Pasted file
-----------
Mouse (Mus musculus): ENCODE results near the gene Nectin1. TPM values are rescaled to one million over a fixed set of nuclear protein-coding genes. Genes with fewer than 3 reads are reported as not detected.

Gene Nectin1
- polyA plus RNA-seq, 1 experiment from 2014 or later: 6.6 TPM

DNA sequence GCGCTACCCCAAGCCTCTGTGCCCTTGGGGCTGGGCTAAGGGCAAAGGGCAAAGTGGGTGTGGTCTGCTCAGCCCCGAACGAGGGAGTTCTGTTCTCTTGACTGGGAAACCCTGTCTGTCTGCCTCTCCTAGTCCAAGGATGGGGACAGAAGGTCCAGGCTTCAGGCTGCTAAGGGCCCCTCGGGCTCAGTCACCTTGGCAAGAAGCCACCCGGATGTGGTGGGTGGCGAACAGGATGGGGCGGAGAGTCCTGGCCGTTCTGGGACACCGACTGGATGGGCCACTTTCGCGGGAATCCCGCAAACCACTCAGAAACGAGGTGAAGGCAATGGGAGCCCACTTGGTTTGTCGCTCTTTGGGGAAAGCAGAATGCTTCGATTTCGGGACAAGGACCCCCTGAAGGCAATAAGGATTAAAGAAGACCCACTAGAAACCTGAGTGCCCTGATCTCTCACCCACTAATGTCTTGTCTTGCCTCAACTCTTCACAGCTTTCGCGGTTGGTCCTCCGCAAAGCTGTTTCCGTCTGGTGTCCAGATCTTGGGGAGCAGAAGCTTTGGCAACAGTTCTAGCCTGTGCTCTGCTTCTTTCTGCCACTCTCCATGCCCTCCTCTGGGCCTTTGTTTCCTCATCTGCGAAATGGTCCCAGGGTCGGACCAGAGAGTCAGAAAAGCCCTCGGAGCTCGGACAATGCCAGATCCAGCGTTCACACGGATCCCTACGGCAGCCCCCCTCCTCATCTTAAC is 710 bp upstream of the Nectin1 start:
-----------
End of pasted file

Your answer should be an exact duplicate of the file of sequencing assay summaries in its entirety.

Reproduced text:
Mouse (Mus musculus): ENCODE results near the gene Nectin1. TPM values are rescaled to one million over a fixed set of nuclear protein-coding genes. Genes with fewer than 3 reads are reported as not detected.

Gene Nectin1
- polyA plus RNA-seq, 1 experiment from 2014 or later: 6.6 TPM

DNA sequence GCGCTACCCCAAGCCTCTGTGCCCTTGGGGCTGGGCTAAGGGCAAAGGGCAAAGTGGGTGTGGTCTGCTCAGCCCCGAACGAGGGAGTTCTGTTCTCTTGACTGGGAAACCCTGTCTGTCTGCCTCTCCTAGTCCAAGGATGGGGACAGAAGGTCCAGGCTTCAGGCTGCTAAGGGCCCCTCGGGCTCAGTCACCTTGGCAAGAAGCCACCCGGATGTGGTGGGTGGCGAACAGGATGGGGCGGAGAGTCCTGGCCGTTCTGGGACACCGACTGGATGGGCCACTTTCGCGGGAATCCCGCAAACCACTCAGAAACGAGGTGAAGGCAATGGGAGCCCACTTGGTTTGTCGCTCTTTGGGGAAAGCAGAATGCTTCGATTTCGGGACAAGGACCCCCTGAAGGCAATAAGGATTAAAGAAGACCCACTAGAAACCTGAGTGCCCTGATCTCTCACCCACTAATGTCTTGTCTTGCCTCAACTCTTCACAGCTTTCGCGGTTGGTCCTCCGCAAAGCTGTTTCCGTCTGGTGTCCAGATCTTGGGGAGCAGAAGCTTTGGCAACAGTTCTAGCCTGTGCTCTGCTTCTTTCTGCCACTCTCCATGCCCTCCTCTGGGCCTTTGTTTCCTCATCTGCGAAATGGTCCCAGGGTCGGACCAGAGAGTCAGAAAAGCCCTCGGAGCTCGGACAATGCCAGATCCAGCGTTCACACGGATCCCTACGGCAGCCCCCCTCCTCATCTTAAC is 710 bp upstream of the Nectin1 start: